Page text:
Marsha Lederman (photo by John Lehmann/Globe and Mail)
A few years ago, Marsha Lederman went with her mother, two sisters and a cousin on the adult portion of the March of the Living, which included a walk between the two main camps of the Auschwitz-Birkenau complex.
“The march from Auschwitz to Birkenau was somber and sorrowful, but it was also so empowering,” she recalled at the annual High Holidays Cemetery Service at Schara Tzedeck Cemetery in New Westminster Oct. 6. “We were marching with a statement to the world and a comforting message to the souls whose lives had ended so brutally on those grounds: ‘We are here, we are still living, we are multiplying, we remember you.’”
The family group proceeded to Radom, the town outside Warsaw where Lederman’s mother had grown up. The man who lived in the apartment where she had lived allowed them in and Lederman’s mother recounted her family’s years there.
“It was joyous,” Lederman said. “We were still on a high when we visited the memorial for the Radom Jews killed in the Holocaust. As I recall, it was in a fairly large square and seemed a little neglected. We were looking at this lonely memorial, the five of us women, when a group of, I would say, teenage boys began chanting something nearby. I don’t speak Polish, so I couldn’t understand what they were saying. But I did understand one thing: ‘Auschwitz-Birkenau.’ I don’t think they were offering their condolences.”
She reflected on the way she responded in that moment.
“We hurried away and said nothing. It was a safe thing to do, for sure. But, if that happened to me today, I would not walk away. I am done with walking away. Would I have put us in danger if I had turned around and confronted those boys? Maybe. But I know now that the real danger is in remaining silent.”
Lederman is the Vancouver-based Western arts correspondent for the Globe and Mail. Her father was born in Lodz, Poland, on erev Yom Kippur 1919. Her mother was born in Radom, Poland, in 1925. All four of their parents were killed in gas chambers at Auschwitz and Treblinka, as was Lederman’s father’s sister and little brother, and her mother’s little brother.
Lederman’s parents met in Germany after liberation and had one daughter there before moving to Canada, where they had two more daughters.
Lederman reflected on recent antisemitic incidents in North America and Europe, as well as her own encounters with antisemitism and racism, including a harrowing verbal attack on an Asian woman on the Skytrain at rush-hour, an incident in which Lederman was the only person to intervene.
“We have a duty to speak up,” she said. “We have a responsibility. This is our inheritance. I never had a bubbe or zadie to hug me or spoil me on my birthday or cook chicken soup for me. There’s nothing in my home that was theirs. I did not receive a single heirloom. But I did receive an inheritance – a duty to protect others from hate…. That is my inheritance and that is their legacy. Enough. Never again.”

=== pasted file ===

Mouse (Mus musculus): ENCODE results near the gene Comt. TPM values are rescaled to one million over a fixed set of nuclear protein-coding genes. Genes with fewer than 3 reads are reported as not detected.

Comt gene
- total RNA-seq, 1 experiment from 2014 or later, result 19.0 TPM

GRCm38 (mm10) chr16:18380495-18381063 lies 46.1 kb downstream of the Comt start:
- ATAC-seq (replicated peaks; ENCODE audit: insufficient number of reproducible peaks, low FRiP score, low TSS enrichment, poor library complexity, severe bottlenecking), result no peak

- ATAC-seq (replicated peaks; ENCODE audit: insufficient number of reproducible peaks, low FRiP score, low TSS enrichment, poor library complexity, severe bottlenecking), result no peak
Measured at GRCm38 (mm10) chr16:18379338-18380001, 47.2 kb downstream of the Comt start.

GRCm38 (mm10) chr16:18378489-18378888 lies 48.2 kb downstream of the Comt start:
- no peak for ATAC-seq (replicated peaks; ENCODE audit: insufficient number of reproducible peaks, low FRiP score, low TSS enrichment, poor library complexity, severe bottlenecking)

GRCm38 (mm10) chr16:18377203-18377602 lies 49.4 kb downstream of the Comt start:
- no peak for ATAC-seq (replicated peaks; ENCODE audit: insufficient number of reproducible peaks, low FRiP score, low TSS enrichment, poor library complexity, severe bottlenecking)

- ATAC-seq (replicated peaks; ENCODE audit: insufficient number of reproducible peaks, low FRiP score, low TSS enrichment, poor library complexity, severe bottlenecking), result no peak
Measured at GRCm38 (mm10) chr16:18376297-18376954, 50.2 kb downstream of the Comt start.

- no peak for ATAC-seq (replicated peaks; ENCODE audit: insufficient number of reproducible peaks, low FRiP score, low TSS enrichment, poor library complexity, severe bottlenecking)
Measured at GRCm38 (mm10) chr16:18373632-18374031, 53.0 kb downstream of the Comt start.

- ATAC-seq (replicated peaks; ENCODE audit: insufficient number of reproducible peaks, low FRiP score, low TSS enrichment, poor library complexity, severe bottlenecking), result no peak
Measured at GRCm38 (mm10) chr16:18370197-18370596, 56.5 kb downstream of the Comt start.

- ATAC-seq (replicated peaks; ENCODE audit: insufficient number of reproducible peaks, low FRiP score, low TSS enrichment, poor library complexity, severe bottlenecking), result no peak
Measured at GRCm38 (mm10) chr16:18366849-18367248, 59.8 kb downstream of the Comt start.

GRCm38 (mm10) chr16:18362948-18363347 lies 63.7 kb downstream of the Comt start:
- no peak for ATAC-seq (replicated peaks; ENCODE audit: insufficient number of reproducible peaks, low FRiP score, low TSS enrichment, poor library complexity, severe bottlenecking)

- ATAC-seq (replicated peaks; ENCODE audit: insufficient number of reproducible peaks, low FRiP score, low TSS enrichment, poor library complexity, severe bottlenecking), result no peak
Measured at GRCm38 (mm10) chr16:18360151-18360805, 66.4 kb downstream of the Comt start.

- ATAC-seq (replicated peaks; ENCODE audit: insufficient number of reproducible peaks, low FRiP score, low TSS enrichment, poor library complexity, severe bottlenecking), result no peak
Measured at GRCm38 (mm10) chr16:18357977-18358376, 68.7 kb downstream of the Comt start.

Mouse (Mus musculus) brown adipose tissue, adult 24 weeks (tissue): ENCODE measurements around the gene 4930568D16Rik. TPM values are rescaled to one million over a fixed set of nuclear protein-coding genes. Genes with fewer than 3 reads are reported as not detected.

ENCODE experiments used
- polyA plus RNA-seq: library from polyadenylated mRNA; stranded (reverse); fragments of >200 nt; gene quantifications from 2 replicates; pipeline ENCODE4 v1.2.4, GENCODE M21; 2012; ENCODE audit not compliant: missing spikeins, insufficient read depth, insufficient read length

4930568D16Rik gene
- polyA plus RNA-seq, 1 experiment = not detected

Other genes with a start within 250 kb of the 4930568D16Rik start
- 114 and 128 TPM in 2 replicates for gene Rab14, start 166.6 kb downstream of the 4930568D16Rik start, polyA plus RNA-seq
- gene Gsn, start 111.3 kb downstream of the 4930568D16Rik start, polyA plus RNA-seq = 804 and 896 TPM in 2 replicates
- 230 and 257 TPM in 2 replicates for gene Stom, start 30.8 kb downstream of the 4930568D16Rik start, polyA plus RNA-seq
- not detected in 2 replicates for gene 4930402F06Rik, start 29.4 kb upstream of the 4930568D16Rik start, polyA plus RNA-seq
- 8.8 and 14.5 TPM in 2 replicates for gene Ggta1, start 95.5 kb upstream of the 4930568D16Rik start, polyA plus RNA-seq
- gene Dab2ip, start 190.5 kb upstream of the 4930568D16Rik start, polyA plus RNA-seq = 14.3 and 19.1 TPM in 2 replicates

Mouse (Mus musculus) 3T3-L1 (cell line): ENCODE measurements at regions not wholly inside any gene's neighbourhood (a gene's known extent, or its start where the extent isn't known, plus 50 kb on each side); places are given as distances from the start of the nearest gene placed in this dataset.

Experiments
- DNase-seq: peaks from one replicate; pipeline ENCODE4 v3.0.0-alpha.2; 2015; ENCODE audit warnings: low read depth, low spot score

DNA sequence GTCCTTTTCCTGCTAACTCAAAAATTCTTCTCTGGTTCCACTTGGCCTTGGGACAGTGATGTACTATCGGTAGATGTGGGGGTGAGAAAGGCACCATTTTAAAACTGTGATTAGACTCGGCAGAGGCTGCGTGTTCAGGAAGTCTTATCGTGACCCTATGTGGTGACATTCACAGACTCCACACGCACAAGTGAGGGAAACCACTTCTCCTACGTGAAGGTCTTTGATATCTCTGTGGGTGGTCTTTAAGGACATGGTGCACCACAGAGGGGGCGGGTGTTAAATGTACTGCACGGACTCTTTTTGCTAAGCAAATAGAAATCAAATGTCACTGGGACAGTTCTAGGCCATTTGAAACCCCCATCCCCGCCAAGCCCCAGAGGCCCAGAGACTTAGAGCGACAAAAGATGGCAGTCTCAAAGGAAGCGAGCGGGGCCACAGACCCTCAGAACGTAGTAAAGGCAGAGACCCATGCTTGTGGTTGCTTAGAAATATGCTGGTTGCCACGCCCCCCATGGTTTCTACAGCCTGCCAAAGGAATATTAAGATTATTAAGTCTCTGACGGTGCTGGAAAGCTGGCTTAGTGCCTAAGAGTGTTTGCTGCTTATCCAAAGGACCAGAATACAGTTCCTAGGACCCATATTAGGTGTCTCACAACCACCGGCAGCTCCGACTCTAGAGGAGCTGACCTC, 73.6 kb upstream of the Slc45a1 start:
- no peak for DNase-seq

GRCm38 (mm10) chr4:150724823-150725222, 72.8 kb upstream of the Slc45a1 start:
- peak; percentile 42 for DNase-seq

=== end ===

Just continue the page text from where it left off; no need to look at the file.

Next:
She recalled being stunned during an interview with famed Vancouver photographer Fred Herzog, who died last month. Chatting after the main interview, Lederman asked the German-Canadian if he had experienced anti-German sentiment when he arrived here after the war. He launched into a discourse on the “so-called Holocaust” and said Jews died in the camps mostly because of lice and because Allied bombings prevented food from getting to them. Lederman agonized over whether to expose the admired photographer, eventually writing the story, for which she has been subjected to a range of criticism.
“Well, I have had enough,” she said. “And I’m going to fight to tell those stories and expose antisemitism and Holocaust denial and racism. I am not going to be quiet anymore. I think of all that was lost in the gas chambers; all the lives, of course, but also all the potential. With those millions of lives extinguished, what was lost with them? Poems were never written, beautiful artworks that were never painted, the cure for cancer, for Parkinson’s, the answer to the climate crisis?
“It was not just the people who were murdered that the world lost. It was all of their descendants and all of their descendants and all of that potential.… I talk about this because of what this leaves on our shoulders. I interviewed a Nisga’a poet, Jordan Abel, and he used a term to describe himself that I have adopted. He calls himself an intergenerational survivor of residential schools, which makes me an intergenerational survivor of Auschwitz. I do not take this lightly. With my parents’ survival came a hefty responsibility on me and on all of us who are descendants.”
At the service, Jack Micner, who led the ceremony and is also a member of the second generation, outlined a litany of antisemitic incidents and comments in Europe and North America in recent weeks.
“I suspect that those of our parents resting here in this cemetery would be furious to see what’s going on across the world,” he said. “We have to continue doing the type of work that VHEC [Vancouver Holocaust Education Centre] is doing in as many ways as we can think … it falls on us, because nobody’s going to do it for us.”
Rabbi Shlomo Estrin reflected on the loss of Chassidic communities during the Holocaust. Cantor Yaacov Orzech chanted El Maleh Rachamim.
Names were read of community members who have passed since the last High Holidays and a moment of silence was observed for the six million.
The Mourner’s Kaddish was recited by Jeremy Berger, a grandson of a Holocaust survivor. After the service ended, the Mourner’s Kaddish was also recited at the Holocaust Memorial in the cemetery.
The annual event is presented by the Vancouver Holocaust Education Centre with Congregation Schara Tzedeck and the Jewish War Veterans, and with support from the Jewish Community Foundation of Greater Vancouver.